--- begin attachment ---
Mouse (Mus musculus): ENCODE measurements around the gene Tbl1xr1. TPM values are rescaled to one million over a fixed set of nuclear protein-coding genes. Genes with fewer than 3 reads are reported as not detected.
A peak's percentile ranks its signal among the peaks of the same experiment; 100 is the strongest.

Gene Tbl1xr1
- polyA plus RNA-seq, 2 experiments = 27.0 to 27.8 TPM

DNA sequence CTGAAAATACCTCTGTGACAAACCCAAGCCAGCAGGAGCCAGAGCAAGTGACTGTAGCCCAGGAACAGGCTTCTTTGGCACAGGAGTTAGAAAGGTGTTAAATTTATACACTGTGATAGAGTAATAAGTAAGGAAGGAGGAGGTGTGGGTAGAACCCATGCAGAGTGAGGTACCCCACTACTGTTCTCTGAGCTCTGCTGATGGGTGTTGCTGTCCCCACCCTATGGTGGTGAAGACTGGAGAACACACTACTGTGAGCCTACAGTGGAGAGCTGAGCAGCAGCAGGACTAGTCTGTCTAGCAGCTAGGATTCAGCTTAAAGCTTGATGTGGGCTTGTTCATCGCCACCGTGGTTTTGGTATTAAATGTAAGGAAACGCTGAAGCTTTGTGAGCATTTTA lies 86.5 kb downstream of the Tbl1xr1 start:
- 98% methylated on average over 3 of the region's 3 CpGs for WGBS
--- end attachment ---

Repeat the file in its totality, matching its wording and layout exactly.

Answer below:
Mouse (Mus musculus): ENCODE measurements around the gene Tbl1xr1. TPM values are rescaled to one million over a fixed set of nuclear protein-coding genes. Genes with fewer than 3 reads are reported as not detected.
A peak's percentile ranks its signal among the peaks of the same experiment; 100 is the strongest.

Gene Tbl1xr1
- polyA plus RNA-seq, 2 experiments = 27.0 to 27.8 TPM

DNA sequence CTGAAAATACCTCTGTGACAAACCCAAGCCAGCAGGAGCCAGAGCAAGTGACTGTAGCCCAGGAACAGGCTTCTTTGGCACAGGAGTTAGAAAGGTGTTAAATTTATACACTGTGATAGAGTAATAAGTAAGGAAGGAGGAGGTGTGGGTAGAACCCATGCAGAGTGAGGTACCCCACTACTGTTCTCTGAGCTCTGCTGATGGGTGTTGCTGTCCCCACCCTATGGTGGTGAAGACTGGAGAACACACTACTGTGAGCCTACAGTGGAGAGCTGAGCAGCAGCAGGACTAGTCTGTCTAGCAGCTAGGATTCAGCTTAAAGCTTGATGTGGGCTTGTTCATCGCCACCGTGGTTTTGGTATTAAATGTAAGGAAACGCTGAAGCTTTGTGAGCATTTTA lies 86.5 kb downstream of the Tbl1xr1 start:
- 98% methylated on average over 3 of the region's 3 CpGs for WGBS